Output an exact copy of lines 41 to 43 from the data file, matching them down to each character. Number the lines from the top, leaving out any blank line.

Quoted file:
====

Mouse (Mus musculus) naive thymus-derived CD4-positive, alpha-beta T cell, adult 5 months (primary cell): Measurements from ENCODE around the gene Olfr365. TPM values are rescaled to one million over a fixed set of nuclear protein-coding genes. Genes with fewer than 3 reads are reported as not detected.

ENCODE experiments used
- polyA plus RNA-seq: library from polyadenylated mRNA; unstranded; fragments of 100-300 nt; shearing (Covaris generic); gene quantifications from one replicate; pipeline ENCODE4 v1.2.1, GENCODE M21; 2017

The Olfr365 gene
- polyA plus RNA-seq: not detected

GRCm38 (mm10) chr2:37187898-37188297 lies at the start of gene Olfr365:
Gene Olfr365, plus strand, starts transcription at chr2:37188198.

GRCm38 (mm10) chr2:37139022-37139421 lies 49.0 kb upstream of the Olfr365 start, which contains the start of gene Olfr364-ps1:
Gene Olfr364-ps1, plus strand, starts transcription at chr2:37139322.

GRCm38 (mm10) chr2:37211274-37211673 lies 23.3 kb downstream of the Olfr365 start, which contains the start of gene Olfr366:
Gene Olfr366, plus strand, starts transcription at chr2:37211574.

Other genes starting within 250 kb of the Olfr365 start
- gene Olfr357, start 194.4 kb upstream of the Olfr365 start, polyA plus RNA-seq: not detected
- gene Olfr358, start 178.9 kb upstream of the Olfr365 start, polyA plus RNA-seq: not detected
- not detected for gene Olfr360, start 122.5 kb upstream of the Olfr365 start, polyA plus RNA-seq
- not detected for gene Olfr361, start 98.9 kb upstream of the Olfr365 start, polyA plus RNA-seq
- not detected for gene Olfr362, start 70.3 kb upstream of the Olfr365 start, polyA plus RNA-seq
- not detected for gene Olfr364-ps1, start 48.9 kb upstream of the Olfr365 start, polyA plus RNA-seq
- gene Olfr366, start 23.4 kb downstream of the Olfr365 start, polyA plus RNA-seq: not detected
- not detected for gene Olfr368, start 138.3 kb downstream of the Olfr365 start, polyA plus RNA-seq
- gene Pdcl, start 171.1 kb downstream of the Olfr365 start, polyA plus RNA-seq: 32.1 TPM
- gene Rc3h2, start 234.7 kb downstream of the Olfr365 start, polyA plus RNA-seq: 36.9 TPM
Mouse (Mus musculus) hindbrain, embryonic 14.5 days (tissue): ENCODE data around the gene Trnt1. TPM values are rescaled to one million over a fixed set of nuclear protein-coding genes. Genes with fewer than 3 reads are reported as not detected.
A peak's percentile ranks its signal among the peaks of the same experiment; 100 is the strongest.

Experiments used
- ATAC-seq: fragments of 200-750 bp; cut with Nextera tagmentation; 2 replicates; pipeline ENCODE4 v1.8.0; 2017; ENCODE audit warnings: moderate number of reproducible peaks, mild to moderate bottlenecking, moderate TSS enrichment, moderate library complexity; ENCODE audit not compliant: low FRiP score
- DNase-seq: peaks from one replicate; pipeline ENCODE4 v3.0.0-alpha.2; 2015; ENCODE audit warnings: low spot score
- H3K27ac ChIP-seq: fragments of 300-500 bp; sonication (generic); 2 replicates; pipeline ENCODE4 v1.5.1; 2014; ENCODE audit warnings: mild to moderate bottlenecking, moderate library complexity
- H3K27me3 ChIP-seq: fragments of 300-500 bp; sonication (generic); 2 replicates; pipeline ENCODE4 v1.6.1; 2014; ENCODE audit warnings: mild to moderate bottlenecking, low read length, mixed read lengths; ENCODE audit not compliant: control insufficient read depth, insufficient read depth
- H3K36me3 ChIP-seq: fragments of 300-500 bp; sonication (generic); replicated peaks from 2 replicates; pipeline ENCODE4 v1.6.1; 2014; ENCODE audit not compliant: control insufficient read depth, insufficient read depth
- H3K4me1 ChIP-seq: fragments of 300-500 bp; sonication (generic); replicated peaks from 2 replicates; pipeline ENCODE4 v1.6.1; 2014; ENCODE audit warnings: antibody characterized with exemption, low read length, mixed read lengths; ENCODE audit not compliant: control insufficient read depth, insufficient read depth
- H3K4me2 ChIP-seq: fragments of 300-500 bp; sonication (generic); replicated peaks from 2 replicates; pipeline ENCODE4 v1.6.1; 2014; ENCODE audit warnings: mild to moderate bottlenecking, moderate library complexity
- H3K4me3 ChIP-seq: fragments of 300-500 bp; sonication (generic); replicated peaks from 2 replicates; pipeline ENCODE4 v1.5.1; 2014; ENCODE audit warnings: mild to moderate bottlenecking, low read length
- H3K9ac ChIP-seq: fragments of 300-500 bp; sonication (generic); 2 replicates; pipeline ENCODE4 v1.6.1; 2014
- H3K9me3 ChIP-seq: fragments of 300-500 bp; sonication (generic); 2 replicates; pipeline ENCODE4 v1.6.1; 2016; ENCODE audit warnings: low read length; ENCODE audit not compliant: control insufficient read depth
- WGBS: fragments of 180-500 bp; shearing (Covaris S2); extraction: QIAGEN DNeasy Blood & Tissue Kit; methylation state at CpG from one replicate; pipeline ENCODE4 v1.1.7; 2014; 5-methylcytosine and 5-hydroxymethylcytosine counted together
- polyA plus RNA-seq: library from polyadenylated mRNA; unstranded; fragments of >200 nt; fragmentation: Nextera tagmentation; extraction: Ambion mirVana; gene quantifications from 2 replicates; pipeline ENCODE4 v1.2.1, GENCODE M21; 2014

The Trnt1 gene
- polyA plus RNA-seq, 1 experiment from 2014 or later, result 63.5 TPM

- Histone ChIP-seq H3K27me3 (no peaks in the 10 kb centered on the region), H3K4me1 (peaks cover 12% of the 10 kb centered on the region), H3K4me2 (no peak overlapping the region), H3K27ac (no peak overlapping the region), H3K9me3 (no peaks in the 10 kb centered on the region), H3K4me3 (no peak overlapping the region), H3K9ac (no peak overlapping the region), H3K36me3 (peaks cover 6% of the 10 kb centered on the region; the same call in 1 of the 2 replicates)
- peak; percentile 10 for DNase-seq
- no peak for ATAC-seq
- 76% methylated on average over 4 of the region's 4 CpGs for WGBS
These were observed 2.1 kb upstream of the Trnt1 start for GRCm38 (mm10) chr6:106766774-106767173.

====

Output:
- peak; percentile 10 for DNase-seq
- no peak for ATAC-seq
- 76% methylated on average over 4 of the region's 4 CpGs for WGBS